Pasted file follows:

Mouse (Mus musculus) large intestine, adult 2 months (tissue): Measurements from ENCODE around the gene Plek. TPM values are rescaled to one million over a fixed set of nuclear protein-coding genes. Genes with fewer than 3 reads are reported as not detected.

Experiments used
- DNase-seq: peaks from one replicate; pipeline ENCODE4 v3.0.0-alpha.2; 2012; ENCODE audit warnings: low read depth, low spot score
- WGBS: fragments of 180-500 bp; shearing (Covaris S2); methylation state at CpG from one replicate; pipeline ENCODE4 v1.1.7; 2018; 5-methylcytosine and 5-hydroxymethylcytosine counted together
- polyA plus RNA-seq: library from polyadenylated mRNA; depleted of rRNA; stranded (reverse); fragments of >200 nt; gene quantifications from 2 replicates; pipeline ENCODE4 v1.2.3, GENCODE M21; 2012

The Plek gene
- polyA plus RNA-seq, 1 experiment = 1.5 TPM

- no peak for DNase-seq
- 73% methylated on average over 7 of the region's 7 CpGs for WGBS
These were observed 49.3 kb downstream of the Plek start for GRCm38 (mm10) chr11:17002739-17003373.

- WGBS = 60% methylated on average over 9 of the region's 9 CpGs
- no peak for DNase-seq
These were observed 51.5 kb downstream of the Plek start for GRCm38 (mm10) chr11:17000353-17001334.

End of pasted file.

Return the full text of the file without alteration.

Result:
Mouse (Mus musculus) large intestine, adult 2 months (tissue): Measurements from ENCODE around the gene Plek. TPM values are rescaled to one million over a fixed set of nuclear protein-coding genes. Genes with fewer than 3 reads are reported as not detected.

Experiments used
- DNase-seq: peaks from one replicate; pipeline ENCODE4 v3.0.0-alpha.2; 2012; ENCODE audit warnings: low read depth, low spot score
- WGBS: fragments of 180-500 bp; shearing (Covaris S2); methylation state at CpG from one replicate; pipeline ENCODE4 v1.1.7; 2018; 5-methylcytosine and 5-hydroxymethylcytosine counted together
- polyA plus RNA-seq: library from polyadenylated mRNA; depleted of rRNA; stranded (reverse); fragments of >200 nt; gene quantifications from 2 replicates; pipeline ENCODE4 v1.2.3, GENCODE M21; 2012

The Plek gene
- polyA plus RNA-seq, 1 experiment = 1.5 TPM

- no peak for DNase-seq
- 73% methylated on average over 7 of the region's 7 CpGs for WGBS
These were observed 49.3 kb downstream of the Plek start for GRCm38 (mm10) chr11:17002739-17003373.

- WGBS = 60% methylated on average over 9 of the region's 9 CpGs
- no peak for DNase-seq
These were observed 51.5 kb downstream of the Plek start for GRCm38 (mm10) chr11:17000353-17001334.